It should come as no surprise that when I saw Ina Garten on tv making these fluffy alternatives, I just had to try them out. (Literally, when the episode was over I went straight to the kitchen and made one for myself.)

But before I jump right into this, there is one small thing I'd like to share. I keep, in my refrigerator, a zesting lemon.
This is why I almost never use any other citrus zest in a recipe if I can get away with it. Once I have suitably used up the majority of the zest on this bad boy, I'll most likely scour the internet for an easy lemon pudding or something.

Also, I do not currently have a microplane (shame, shame shame.) Any time anything needs to be grated, I just mince the hell out of it. What I do have, luckily, is a really nice old-school vegetable peeler.
This is why I almost never measure the amount of zest that I use. One strip generally suits my needs just fine.

Lastly, television cooking personalities always say to just use the zest (in this case, the yellow) and not the pith (the white). Well, lookie here...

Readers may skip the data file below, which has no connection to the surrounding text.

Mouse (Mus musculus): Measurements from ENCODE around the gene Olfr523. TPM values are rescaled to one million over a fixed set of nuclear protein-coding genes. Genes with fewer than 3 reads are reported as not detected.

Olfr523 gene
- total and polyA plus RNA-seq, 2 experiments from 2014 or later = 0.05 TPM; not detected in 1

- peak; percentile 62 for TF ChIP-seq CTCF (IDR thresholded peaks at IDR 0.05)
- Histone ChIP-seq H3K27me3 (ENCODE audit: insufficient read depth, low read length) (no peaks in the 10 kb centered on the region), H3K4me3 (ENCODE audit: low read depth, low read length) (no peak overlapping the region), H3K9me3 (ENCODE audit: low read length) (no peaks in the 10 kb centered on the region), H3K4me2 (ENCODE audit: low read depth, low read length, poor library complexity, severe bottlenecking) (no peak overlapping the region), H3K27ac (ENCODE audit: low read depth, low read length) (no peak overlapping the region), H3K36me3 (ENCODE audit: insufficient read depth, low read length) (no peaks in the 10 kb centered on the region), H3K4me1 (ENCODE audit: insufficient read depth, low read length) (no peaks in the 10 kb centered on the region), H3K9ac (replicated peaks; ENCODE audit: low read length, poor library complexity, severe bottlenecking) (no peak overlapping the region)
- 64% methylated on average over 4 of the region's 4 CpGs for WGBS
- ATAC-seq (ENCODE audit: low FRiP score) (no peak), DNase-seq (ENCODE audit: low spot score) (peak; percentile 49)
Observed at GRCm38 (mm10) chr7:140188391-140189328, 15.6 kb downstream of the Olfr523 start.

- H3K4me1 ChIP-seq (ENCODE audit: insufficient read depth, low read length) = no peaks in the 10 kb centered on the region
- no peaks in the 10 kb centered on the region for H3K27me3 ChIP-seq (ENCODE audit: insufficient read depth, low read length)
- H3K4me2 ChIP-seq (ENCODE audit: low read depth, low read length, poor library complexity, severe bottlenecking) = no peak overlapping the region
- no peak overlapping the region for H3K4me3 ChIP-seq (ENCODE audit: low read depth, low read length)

And I wasn't even trying. My vegetable peeler zested the hell out of that lemon. I could have done it with my friggin' eyes closed.

And so ends of my "crap-I-don't-have-a-microplane-screw-it-I'm-not-running-to-the-store-for-that" zesting tutorial for the day.

Friday, February 7, 2014

Shrimp Paella


I know, I know... it's been a while. But I'm back, baby.

So, I had an excellent Christmas this year. And today, I'm going to talk about my favorite presents.

First off, my sister bought me a cookbook. True to my generation, I have never owned a cookbook. (Not including the family cookbook my sister created.) I almost exclusively use the internet and television for my inspiration in the kitchen.

This is ridiculous.

As a preteen, I used to spend hours reading my mother's cookbooks like novels. It only makes sense that my collection of cookbooks SHOULD rival my collection of sci-fi/fantasy novels. The truly amazing thing about this gift is the fact that Casey didn't even read through the cookbook before purchasing it, wrapping it, and putting it under the tree.
Serve Yourself: Nightly Adventures in Cooking For One - by Joe Yonan

This book is a wonder. As you can see, Casey's decision was kind of a no-brainer. It is the perfect complement to my single-yet-food-centric lifestyle. Let's just say, quite a few future posts of this blog will come with the disclaimer, "this recipe was inspired by Joe's cookbook."